For his acclaimed book London Orbital he traversed the 120-mile length of the M25; for Swandown – a delightfully bizarre poetic documentary made with friend and collaborator Andrew Kötting – he pedalled a plastic swan from Hastings to East London via the back rivers of Kent; and more recently he walked the entire London Overground in a single day for a new book about the railway’s effect on the urban landscape and life therein.
Over the years, Sinclair’s literary output has established him a reputation as a pioneer of British psychogeography, a discipline he might not have been able to skirt entirely for 70×70 but one that is largely absent from his chosen films. When I first heard of the project, I half expected a compilation of documentary essays by Patrick Keiller, Julien Temple, Paul Kelly and the like, but, as he suggests when I put this to him, I may have been guilty of a kind of cultural branding.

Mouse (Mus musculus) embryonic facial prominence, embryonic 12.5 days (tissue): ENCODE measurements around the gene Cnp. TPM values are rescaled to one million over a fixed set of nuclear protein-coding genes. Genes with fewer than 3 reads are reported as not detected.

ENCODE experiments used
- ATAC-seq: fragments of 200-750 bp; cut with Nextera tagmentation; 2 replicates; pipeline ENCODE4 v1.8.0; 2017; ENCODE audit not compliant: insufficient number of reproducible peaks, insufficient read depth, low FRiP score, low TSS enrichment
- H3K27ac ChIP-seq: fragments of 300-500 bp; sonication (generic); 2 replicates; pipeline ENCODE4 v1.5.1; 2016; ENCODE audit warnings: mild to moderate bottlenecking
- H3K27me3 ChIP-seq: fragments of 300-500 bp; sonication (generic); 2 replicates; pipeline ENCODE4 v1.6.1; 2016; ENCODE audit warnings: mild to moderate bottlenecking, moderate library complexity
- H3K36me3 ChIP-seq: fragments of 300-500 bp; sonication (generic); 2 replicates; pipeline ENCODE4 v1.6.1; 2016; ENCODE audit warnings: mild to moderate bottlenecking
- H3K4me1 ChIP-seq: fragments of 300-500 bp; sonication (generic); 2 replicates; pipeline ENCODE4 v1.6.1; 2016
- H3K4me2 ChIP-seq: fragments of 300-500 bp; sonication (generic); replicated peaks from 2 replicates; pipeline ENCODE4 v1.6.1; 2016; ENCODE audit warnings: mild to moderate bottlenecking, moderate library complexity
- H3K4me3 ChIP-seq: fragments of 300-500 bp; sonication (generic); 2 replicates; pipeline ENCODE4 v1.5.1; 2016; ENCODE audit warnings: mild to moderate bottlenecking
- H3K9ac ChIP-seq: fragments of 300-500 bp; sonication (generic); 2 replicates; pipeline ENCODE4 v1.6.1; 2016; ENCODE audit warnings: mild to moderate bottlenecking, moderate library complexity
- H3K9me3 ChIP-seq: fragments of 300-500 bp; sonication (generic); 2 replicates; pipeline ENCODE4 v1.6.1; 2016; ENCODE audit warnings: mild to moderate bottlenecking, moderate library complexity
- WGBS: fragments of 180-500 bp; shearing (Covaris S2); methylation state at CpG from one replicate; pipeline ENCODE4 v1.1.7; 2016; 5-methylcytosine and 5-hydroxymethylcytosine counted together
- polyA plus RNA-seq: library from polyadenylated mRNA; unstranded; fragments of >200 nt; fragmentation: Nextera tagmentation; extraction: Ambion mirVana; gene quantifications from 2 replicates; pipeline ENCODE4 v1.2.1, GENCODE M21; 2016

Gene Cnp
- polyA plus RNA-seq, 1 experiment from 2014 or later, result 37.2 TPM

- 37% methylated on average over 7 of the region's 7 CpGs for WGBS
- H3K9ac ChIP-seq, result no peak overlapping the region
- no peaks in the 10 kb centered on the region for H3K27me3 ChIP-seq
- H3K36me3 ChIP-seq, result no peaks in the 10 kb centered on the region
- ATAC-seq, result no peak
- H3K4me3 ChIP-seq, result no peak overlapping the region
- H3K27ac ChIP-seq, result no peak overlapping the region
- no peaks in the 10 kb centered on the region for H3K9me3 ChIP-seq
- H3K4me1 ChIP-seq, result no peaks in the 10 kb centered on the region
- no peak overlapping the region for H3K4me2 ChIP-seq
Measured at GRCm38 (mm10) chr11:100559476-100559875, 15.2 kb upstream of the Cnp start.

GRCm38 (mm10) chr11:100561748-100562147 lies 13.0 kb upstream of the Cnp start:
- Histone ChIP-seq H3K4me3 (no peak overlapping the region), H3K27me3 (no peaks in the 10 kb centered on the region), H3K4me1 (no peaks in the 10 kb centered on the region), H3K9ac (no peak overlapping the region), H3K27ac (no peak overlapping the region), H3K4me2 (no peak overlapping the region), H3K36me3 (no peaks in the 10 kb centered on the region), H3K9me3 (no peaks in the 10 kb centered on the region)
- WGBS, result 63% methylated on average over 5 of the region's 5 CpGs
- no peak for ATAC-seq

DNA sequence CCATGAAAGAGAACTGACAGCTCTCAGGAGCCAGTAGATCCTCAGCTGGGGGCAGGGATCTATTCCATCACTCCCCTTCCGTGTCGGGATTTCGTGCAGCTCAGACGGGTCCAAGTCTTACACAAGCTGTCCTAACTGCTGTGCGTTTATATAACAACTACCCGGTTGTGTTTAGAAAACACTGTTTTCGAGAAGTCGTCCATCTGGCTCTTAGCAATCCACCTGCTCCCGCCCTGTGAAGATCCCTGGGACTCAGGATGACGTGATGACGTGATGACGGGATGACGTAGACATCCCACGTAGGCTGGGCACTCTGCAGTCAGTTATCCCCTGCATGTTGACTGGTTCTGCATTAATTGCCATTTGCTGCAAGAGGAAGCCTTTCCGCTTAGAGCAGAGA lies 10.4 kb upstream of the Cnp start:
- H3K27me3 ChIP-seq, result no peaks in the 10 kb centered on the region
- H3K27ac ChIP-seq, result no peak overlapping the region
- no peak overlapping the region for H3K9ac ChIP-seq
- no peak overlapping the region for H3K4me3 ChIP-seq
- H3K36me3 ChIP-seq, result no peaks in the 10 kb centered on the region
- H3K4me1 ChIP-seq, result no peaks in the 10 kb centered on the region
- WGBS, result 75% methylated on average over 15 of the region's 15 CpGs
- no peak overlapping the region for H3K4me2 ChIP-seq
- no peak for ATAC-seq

“That’s very strongly why they’re not on my list. I didn’t want to go down that particular route because essentially I’d written it,” he says. “If I was just picking films I liked, Patrick Keiller would very probably have come into it, but it was a bit tautologist to do that in this particular context because it’s already such an academic industry. I felt I didn’t need to do that.”